How to install prerequisites that are used by all later stages?

Problem to solve

I’m trying to use GitLab CI to test some Kubernetes CLI utilities like kubectl, helm and others. To download this software, I want to install curl first, but also perhaps things like jq and git. However, if I install curl in the .pre stage it is not available in later steps, and the build steps fail.

Steps to reproduce

Here is my file:

# This pipeline will test CLI tools kubectl, helm, rke & others

# Versions of software
  helm_version:    "v3.14.4"
  kubectl_version: "v1.27.14"

  image: ubuntu:20.04

  stage: .pre
    - apt -qq update
    - apt -q -y install curl

  stage: build
    - curl -LO${version}/bin/linux/amd64/kubectl
    - curl -LO${version}/bin/linux/amd64/kubectl.sha256
    - chmod +x kubectl
    - echo "$(<kubectl.sha256)  kubectl" | sha256sum --check | grep OK

  stage: build
    - curl -O${version}-linux-amd64.tar.gz
    - curl -O${version}-linux-amd64.tar.gz.sha256sum
    - echo "$(< helm-${version}-linux-amd64.tar.gz.sha256sum)" | sha256sum --check | grep OK

Both build-kubectl and build-helm fail with the error curl: command not found. For brevity, I’ll only include output from the build-helm step here. Both steps fail with the same error.

Running with gitlab-runner 16.11.0
  on <redacted>
Resolving secrets
Preparing the "docker" executor
Preparing environment
Getting source from Git repository
Executing "step_script" stage of the job script
Using docker image sha256:2abc4dfd83182546da40dfae3e391db0810ad4a130fb5a887c6ceb3df8e1d310 for ubuntu:20.04 with digest ubuntu@sha256:874aca52f79ae5f8258faff03e10ce99ae836f6e7d2df6ecd3da5c1cad3a912b ...
$ curl -O${version}-linux-amd64.tar.gz
/usr/bin/bash: line 146: curl: command not found
Cleaning up project directory and file based variables
ERROR: Job failed: exit code 1


  • Self-managed


  • GitLab: 16.11.1
  • GitLab Runner, if self-hosted : 16.11.0


That won’t work, because .pre is just a stage for a job to run before all others. And job environments (when using docker executor) are completely isolated, so whatever you do in that job, won’t be anymore in others.

IMO, you have two options:

  1. Build your own image that you can use as environment.
    I do this when I need a stable environment that I use multiple times, or even across projects. You can (in this project, or in another) make a Dockefile that will have everything you need. You can then also use GitLab CI/CD to automatically build and publish this image. Then, you can reference this image in the image section of your job for this project. This approach may also save some time, as you don’t need to always freshly install those packages. However, you will need to manually update any packages / do basic maintenance. If you really need only curl on top of ubuntu, then this is overkill.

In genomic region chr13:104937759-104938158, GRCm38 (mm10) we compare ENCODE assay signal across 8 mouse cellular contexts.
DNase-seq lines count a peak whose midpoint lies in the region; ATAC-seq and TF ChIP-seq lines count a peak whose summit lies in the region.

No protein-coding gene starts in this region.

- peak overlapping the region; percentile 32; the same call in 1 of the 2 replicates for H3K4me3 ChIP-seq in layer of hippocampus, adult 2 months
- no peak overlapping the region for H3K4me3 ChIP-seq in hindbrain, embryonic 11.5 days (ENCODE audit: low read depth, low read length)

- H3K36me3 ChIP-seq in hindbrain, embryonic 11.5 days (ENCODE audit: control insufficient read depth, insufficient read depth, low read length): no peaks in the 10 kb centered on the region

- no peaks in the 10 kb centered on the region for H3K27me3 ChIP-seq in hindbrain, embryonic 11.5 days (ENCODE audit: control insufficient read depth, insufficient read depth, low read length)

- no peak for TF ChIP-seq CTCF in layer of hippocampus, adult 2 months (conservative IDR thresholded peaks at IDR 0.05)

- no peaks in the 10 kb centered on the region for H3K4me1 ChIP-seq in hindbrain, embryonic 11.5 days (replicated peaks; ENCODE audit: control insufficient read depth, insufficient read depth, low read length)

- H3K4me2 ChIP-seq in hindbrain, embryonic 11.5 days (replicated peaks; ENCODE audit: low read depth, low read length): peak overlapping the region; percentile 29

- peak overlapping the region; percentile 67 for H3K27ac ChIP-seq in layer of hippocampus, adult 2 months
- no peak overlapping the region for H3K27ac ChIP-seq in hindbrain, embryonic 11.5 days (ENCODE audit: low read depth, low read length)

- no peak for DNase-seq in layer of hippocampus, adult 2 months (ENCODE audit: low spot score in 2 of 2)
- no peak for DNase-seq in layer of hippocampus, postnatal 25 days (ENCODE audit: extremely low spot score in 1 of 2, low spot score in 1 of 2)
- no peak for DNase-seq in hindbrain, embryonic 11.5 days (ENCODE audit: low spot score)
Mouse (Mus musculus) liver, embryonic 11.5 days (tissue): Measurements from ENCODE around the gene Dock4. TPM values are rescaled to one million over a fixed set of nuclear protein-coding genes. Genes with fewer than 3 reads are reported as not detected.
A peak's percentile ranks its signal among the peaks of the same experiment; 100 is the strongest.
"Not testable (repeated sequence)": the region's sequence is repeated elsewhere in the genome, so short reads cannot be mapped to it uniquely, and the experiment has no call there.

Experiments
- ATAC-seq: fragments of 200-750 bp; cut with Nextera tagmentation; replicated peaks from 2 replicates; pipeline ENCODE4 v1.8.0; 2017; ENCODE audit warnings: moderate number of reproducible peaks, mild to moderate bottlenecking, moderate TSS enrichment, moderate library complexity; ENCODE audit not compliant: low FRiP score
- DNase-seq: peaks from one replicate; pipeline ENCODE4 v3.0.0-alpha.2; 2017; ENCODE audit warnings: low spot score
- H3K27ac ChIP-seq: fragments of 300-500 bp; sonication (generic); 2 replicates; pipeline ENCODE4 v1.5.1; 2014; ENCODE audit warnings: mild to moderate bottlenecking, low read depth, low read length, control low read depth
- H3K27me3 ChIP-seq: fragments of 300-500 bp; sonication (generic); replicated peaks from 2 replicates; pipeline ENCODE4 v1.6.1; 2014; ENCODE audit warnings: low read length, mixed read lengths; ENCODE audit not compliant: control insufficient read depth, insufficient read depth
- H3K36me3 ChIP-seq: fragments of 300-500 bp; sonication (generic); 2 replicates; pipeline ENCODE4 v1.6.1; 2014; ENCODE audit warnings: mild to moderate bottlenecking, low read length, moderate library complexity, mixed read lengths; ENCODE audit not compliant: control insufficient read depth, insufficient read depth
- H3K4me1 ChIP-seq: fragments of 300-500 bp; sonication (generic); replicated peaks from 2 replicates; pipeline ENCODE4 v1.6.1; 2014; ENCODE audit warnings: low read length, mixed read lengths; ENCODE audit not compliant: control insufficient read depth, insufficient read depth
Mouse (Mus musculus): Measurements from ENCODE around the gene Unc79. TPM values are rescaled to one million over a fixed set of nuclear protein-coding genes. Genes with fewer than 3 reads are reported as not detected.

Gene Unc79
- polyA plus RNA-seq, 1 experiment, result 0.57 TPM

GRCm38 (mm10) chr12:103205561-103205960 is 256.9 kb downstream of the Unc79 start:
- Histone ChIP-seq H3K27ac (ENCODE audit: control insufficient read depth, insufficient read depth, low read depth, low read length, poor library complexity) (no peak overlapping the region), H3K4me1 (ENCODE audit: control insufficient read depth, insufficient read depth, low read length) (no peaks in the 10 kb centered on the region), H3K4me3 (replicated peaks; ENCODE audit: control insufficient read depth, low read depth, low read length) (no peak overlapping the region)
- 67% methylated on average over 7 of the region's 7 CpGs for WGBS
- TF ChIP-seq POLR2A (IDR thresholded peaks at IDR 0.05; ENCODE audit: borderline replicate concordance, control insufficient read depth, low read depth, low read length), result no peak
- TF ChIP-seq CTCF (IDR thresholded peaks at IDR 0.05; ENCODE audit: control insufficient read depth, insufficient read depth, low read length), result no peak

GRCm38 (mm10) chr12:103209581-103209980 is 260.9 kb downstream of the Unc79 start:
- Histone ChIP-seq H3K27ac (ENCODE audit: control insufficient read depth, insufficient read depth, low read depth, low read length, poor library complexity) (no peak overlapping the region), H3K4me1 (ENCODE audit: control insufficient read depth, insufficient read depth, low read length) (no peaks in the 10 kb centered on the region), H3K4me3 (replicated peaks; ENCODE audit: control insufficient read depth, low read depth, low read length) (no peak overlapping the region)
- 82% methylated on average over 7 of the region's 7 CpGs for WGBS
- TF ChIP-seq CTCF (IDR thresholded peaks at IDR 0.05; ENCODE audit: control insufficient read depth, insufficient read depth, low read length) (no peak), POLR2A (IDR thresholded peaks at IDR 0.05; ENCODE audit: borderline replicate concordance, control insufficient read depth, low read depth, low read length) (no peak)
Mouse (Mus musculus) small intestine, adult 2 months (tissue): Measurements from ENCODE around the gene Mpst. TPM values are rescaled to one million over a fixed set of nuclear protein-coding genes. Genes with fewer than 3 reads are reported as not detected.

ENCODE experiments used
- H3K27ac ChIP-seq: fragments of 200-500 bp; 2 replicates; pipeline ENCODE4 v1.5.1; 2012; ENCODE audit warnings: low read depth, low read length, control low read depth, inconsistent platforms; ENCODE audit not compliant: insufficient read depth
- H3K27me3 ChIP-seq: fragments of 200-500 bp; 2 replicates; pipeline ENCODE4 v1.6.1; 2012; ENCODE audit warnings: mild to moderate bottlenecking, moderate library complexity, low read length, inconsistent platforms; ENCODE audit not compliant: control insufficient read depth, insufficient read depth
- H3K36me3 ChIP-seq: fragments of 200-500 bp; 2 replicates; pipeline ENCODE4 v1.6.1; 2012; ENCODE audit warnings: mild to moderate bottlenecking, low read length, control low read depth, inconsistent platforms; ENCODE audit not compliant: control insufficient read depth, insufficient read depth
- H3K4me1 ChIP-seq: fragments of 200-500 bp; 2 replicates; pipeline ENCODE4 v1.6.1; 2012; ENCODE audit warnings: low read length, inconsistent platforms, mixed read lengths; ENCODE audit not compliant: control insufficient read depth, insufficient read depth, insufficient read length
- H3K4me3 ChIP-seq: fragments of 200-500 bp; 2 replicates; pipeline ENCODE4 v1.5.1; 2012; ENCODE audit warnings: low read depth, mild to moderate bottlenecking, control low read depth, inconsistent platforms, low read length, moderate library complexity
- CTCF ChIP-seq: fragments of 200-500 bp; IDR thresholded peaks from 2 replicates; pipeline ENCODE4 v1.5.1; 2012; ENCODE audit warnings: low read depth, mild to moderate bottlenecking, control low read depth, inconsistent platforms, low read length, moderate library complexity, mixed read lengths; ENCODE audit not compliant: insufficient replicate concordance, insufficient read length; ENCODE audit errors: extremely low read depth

2. Use YAML anchors to inject repetitive parts of script (installing packages).
    This basically means, you can put your package installation in before_script and just re-use it later in any job you need. It would look something like this (didn’t test, use as inspiration):

    .install-prerequisites: &install_prerequisites
        - apt -qq update
        - apt -q -y install curl
      stage: build
      <<: *install_prerequisites
        - curl .....

Hope this helps :slight_smile:


Thank you for the clear answer and this convenient shortcut! I’ll give that a try. I didn’t want to have to maintain an image simply for a handful of packages-- it is overkill.

I’m surprised to learn that GitLab can’t cache things like /usr/bin between layers. I’ll try to learn more about that.

Jobs that use an image will always spawn a new container, controlled by GitLab Runner.

If you want to persist the installation of specific packages or tools, it is recommended to create a custom container image, push it to the GitLab container registry, and use the image in the CI/CD jobs. More in Pipeline efficiency | GitLab

I just want to point out that CI/CD caching is supported but would be rather awkward to use in order to cache the results of apk add invocations. It becomes a lot more useful if you can simply cache a whole directory, like when installing Ruby gems or NPM packages.

1 Like

Right: That’s one thing I looked at. GitLab will not cache the /usr directory, and copying a package and all the 14 prerequisite packages to a cachable-location is awkward.

I think you’re saying that I should do the following in my CI pipeline:

  1. Use a job to build an image & push it to the registry
  2. In subsequent jobs, pull it from the registry and run my tests.

Can you clarify? The document suggested above doesn’t describe how to use a custom image as part of a workflow & I haven’t had luck searching on my own. Can you point me to some documentation that describes this?

Edit: I found the following blog post about building a build image first (a meta-build-image). Is that what you are describing? Getting [meta] with GitLab CI/CD: Building build images

Michi is suggesting the same approach as I did in my post (No1).

But technically, approach is like described in the blog post you linked.